Obama sending more forces to Syria to consolidate gains against ISIL
HANOVER - Reuters
AFP photoPresident Barack Obama announced on April 25 the biggest expansion of U.S. ground troops in Syria since the civil war there began, saying he would dispatch an extra 250 special forces soldiers to build on successes against the Islamic State of Iraq and the Levant (ISIL).
The new deployment will increase U.S. forces in Syria to about 300. The decision, announced by Obama in Germany at the end of a six-day foreign tour, appears reflects growing confidence in the ability of U.S.-backed forces to claw back territory from the hardline Sunni Islamist group.
"Given the success, I've approved the deployment of up to 250 additional U.S. personnel in Syria, including special forces to keep up this momentum," Obama said in a speech at a trade fair in the northern city of Hanover, the last stop on a trip that has taken him to Saudi Arabia and Britain.
"They're not going to be leading the fight on the ground, but they will be essential in providing the training and assisting local forces as they continue to drive ISIL back," he added.
With German Chancellor Angela Merkel sitting in the audience, Obama also urged Europe and NATO allies to do more in the fight against ISIL.
The group controls the cities of Mosul in Iraq and Raqqa in Syria and a swathe of territory in between, and has proven a potent threat abroad, claiming responsibility for major attacks in Paris in November and Brussels in March.
"Even as European countries make important contributions against ISIL, Europe, including NATO, can still do more," Obama said ahead of talks later in the day with Merkel and the leaders of Britain, France and Italy.
"In Syria and Iraq we need more nations contributing to their campaign. We need more nations contributing trainers to help build up local forces in Iraq. We need more nations to contribute economic assistance to Iraq so it can stabilise liberated areas and break the cycle of violent extremism so that ISIL cannot come back," he said.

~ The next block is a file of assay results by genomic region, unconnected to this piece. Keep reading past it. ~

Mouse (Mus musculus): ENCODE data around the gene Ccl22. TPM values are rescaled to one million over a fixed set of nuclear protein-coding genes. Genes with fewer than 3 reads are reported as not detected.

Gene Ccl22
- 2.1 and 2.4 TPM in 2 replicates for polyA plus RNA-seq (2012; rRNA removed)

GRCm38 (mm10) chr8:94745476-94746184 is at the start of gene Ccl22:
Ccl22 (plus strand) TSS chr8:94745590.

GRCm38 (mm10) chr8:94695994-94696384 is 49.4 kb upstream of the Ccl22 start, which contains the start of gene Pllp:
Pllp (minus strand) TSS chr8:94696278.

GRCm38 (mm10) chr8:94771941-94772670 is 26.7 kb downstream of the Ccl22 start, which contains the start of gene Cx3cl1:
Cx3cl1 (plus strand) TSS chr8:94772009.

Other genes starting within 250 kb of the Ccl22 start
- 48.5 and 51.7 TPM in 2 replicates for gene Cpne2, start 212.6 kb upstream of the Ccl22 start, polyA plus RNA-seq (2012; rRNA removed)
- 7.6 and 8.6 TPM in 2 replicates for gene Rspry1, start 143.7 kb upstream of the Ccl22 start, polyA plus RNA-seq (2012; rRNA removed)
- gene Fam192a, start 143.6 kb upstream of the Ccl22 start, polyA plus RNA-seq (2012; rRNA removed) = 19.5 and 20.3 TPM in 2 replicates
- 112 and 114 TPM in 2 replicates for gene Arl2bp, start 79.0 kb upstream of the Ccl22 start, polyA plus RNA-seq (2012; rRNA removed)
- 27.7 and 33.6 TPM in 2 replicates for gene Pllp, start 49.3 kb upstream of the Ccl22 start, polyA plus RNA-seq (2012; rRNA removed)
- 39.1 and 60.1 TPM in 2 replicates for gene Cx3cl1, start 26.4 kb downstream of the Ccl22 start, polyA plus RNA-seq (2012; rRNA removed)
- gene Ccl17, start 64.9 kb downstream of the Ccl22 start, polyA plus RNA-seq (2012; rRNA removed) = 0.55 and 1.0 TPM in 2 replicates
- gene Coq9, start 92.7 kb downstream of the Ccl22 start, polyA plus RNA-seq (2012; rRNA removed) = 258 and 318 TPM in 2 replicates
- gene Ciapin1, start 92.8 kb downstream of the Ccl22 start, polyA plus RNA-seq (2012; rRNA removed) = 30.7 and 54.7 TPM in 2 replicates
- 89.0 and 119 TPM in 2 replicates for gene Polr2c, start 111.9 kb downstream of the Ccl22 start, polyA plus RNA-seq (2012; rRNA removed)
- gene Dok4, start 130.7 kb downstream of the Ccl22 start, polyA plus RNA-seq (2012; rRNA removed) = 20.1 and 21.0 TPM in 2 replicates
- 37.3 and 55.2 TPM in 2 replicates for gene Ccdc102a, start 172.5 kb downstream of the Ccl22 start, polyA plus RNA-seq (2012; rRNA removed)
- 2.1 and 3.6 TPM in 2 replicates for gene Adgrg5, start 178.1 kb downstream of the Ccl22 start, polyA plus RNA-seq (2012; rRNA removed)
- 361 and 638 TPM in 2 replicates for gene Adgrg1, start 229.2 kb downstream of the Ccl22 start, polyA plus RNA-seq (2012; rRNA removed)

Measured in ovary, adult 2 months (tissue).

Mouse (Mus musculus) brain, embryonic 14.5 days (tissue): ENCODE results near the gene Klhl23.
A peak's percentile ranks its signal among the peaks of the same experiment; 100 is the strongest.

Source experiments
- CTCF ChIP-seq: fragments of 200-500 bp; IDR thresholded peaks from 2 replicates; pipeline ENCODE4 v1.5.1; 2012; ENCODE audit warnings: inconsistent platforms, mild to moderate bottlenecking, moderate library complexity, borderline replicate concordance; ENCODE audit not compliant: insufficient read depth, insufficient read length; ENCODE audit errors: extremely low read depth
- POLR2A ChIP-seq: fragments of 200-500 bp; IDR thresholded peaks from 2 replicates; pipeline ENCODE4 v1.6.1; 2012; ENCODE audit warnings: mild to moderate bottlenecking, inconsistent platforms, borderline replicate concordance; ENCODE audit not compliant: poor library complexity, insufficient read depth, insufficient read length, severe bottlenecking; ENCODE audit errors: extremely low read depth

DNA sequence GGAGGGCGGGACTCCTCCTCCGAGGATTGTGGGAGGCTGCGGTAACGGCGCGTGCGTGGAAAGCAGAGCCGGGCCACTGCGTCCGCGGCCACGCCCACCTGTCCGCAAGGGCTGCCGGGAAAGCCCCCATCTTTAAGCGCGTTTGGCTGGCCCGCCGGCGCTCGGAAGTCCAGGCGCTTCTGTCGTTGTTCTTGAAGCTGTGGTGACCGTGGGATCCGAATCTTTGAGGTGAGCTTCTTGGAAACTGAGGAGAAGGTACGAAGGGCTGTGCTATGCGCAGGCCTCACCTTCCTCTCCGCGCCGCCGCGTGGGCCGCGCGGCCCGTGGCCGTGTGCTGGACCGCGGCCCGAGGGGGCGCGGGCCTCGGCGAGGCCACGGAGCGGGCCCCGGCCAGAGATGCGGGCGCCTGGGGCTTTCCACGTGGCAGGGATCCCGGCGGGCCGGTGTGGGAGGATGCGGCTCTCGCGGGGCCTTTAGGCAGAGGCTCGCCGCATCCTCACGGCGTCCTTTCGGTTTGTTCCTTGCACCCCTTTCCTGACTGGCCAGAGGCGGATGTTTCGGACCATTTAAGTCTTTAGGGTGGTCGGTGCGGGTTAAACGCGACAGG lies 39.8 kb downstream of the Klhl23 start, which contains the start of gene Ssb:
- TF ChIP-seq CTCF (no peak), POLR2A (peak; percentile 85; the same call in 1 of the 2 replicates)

Obama pledged to wind down wars in the Middle East when he was first elected in 2008. But in the latter part of his presidency he has found it necessary to keep or add troops to help with conflicts in Iraq, Afghanistan and Syria, where a five-year civil war has killed at least 250,000 people.
Last year he sent 50 U.S. special operations forces to Syria in what U.S. officials described as a "counterterrorism" mission rather than an effort to tip the scales in the war.
Deputy National Security Adviser Ben Rhodes, briefing reporters before Obama spoke, said U.S. forces "are not being sent there on a combat mission".
In Iraq, ISIL has been pulling back since December when it lost Ramadi, the capital of the western province of Anbar. In Syria, the jihadist fighters have been pushed from the strategic city of Palmyra by Russian-backed Syrian government forces.
The Pentagon announced last week that about 200 more troops would be deployed to Iraq, mainly to advise Iraqi troops fighting ISIL.
Since U.S.-backed forces recaptured the strategic Syrian town of al-Shadadi in late February, a growing number of Arab fighters in Syria have offered to join the fight against the group, U.S. officials told Reuters in early April.
Syria was a major theme in April 24 talks between Obama and Merkel. The German leader had just returned from a trip to Turkey to see refugee camps along the border.
The European Union has grappled with the flood of about a million migrants last year, most fleeing the Syria crisis. Merkel pushed her EU partners to accept refugees, and recently hammered out a deal with Turkey to stop the migrant flow.
After meeting with Merkel for about 90 minutes, Obama told reporters on April 24 that he was "deeply concerned" about a surge in violence in Syria, where government forces have stepped up bombing of rebel-held areas around the strategic city of Aleppo.